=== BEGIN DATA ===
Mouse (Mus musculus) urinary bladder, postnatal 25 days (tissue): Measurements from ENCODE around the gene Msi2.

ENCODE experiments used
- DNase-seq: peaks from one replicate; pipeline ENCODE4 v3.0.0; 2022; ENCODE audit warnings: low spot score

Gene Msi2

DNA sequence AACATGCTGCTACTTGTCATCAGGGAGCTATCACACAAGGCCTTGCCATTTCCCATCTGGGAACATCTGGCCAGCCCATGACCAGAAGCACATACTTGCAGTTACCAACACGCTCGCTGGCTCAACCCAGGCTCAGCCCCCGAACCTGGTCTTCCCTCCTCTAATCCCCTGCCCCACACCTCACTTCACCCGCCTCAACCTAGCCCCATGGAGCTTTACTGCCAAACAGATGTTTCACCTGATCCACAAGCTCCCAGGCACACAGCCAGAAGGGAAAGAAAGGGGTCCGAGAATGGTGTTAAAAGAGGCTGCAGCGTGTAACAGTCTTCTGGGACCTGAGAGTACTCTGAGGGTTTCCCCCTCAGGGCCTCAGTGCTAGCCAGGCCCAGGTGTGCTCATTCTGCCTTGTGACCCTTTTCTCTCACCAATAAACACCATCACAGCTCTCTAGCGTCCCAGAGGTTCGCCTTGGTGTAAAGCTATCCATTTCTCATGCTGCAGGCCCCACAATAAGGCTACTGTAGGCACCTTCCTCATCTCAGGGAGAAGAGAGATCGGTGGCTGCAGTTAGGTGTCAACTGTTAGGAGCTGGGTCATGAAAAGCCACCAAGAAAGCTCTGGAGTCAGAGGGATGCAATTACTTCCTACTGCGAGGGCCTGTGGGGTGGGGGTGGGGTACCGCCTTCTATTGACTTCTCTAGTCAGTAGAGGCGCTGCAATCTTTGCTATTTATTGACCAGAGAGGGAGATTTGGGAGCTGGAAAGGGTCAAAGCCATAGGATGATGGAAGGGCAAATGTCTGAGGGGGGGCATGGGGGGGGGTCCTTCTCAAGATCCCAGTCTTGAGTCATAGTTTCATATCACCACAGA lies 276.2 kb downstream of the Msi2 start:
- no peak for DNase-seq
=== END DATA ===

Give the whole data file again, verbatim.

Mouse (Mus musculus) urinary bladder, postnatal 25 days (tissue): Measurements from ENCODE around the gene Msi2.

ENCODE experiments used
- DNase-seq: peaks from one replicate; pipeline ENCODE4 v3.0.0; 2022; ENCODE audit warnings: low spot score

Gene Msi2

DNA sequence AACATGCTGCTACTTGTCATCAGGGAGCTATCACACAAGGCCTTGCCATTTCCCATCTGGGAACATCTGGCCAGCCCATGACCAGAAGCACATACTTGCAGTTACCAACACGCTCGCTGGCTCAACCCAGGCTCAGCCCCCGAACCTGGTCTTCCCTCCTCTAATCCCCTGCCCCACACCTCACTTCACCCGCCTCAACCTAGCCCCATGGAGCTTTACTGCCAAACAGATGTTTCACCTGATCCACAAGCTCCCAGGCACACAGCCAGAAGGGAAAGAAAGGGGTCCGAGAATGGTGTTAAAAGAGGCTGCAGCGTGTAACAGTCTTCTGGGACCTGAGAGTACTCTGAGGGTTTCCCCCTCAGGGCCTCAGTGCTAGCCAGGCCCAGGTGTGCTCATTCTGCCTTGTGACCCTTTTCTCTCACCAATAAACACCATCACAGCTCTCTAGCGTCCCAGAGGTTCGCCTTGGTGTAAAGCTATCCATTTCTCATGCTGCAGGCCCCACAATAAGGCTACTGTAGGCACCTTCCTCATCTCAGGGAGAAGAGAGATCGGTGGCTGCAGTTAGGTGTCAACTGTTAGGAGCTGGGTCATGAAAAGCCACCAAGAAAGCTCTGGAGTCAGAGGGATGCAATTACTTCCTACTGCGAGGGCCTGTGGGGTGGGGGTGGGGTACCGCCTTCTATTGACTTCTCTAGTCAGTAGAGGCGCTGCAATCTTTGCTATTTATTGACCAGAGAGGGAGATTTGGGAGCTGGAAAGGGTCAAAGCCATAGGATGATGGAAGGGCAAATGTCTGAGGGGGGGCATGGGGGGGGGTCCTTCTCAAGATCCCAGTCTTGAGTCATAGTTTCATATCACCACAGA lies 276.2 kb downstream of the Msi2 start:
- no peak for DNase-seq